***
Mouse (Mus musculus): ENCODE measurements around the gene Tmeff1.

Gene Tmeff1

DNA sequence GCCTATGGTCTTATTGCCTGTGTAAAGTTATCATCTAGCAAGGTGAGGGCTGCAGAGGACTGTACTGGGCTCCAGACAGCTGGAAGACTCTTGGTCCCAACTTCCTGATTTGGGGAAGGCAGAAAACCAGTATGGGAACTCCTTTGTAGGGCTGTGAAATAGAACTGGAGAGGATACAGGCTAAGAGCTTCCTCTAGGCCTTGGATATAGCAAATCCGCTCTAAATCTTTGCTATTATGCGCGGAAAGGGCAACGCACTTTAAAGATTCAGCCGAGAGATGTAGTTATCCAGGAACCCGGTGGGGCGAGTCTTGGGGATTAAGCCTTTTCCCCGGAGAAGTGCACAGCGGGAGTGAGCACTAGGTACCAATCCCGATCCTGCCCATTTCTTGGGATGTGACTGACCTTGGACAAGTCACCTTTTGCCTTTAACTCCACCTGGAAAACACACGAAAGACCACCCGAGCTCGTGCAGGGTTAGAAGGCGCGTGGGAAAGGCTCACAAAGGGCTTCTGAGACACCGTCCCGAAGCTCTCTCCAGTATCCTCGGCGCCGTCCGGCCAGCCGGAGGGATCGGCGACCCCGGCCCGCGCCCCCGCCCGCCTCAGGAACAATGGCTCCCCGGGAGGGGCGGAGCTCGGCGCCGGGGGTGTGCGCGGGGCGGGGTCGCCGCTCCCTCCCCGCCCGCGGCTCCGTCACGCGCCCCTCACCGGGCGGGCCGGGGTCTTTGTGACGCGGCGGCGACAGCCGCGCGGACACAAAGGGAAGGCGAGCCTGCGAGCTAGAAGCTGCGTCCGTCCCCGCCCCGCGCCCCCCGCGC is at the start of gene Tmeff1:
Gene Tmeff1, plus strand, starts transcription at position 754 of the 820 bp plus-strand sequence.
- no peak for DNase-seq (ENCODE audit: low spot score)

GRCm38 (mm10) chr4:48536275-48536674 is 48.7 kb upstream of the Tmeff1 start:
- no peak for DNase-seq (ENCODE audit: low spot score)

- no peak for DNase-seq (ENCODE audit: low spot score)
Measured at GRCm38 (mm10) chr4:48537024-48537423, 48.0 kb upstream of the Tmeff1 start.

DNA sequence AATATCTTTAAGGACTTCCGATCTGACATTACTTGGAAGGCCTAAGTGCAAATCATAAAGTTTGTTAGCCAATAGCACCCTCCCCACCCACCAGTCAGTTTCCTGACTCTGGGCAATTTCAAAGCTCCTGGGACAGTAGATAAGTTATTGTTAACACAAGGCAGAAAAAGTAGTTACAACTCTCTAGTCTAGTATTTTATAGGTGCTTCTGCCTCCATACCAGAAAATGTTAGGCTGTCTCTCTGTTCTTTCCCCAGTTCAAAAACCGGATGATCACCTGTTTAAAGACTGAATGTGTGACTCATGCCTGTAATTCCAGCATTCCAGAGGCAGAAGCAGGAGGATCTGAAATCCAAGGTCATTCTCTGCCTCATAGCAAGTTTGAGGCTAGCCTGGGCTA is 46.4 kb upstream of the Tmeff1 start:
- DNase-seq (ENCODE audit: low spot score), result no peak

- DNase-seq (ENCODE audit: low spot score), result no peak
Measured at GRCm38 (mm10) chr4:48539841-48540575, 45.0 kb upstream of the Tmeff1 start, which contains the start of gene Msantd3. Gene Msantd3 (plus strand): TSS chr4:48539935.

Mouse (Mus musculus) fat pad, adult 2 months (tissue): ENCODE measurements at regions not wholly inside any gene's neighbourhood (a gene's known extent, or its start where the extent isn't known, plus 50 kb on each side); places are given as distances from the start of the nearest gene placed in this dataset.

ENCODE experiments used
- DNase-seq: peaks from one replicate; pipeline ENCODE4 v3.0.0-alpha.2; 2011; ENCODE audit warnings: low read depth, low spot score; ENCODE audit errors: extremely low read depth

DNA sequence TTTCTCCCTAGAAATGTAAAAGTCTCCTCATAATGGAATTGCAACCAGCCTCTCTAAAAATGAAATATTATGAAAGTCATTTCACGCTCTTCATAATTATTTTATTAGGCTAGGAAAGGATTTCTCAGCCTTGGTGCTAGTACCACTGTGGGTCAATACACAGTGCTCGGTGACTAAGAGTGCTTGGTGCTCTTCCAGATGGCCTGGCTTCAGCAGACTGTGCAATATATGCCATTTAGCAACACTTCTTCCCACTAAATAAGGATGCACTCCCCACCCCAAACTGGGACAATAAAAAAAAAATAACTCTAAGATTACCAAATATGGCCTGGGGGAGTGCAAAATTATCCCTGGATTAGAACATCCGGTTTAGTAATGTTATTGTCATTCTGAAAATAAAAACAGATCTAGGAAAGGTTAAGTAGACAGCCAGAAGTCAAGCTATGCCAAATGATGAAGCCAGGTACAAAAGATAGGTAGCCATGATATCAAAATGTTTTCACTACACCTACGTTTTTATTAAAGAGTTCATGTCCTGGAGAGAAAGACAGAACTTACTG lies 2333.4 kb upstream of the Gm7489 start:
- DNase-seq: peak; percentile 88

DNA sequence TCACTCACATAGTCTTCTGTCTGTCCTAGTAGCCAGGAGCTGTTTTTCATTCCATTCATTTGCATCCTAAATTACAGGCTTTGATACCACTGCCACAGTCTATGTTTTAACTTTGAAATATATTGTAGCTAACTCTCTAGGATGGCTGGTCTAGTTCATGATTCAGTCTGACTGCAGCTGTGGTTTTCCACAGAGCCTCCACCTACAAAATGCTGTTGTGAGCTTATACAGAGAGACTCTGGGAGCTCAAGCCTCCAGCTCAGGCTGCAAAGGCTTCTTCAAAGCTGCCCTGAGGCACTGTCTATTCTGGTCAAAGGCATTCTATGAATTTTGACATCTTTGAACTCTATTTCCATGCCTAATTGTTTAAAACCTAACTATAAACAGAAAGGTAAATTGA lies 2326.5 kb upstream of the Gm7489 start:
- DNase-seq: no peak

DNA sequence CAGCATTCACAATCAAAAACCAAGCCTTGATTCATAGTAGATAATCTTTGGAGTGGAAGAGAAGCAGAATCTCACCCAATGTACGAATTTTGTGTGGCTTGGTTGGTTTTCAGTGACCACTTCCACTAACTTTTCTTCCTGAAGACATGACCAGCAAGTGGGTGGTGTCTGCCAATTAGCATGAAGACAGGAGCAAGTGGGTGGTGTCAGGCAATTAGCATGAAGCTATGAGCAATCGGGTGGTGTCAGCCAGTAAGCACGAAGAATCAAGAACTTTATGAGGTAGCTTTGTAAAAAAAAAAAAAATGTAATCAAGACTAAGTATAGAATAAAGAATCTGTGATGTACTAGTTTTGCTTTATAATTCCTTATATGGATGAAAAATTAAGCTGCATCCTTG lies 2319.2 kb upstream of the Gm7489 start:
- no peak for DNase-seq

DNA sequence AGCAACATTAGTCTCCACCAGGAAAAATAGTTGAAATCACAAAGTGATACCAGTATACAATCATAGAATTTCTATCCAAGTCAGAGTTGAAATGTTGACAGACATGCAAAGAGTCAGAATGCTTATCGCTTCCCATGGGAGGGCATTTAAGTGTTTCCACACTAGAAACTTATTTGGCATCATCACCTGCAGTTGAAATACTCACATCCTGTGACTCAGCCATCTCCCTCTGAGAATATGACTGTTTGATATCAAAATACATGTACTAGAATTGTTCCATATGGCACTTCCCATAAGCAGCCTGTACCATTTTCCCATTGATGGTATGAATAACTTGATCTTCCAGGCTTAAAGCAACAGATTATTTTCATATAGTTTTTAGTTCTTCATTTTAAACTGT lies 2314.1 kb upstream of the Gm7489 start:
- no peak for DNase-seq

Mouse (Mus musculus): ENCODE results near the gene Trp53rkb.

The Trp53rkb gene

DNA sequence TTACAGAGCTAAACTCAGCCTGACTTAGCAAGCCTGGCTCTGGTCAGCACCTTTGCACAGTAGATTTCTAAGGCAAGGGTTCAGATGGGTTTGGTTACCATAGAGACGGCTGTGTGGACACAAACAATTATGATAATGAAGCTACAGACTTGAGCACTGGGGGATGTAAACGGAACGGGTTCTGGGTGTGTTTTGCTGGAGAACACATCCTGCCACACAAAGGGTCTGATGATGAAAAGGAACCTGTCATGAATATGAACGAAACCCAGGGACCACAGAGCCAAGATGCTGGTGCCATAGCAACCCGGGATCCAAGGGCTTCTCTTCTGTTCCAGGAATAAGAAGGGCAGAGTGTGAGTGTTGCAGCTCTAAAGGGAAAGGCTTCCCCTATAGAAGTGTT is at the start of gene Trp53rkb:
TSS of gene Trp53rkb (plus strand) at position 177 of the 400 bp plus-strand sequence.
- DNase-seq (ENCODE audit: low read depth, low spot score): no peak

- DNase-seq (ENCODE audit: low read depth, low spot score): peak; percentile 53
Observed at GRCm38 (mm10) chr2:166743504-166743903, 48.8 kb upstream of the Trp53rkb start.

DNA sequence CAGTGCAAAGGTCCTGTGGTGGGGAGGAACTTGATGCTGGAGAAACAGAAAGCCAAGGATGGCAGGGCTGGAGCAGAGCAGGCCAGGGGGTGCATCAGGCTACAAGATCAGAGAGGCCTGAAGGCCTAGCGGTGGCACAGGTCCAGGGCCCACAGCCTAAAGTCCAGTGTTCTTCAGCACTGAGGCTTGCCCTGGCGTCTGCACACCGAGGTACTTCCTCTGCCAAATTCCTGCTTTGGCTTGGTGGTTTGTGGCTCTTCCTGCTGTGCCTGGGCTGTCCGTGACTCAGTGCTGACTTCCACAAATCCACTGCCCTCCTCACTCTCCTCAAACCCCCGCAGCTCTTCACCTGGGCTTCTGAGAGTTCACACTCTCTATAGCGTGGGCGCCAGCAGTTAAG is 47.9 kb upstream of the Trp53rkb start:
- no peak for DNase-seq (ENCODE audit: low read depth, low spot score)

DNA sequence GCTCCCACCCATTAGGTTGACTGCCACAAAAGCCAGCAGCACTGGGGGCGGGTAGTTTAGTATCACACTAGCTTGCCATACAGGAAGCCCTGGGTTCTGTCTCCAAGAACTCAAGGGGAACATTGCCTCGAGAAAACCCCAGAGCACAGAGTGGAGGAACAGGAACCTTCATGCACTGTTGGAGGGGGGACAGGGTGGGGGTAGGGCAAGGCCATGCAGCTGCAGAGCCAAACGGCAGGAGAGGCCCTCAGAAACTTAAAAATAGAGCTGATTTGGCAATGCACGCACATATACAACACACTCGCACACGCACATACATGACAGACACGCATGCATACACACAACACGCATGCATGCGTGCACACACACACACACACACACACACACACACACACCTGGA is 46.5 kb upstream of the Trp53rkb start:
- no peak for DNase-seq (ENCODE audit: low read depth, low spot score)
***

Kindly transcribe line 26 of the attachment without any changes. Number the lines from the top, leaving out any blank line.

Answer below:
The Trp53rkb gene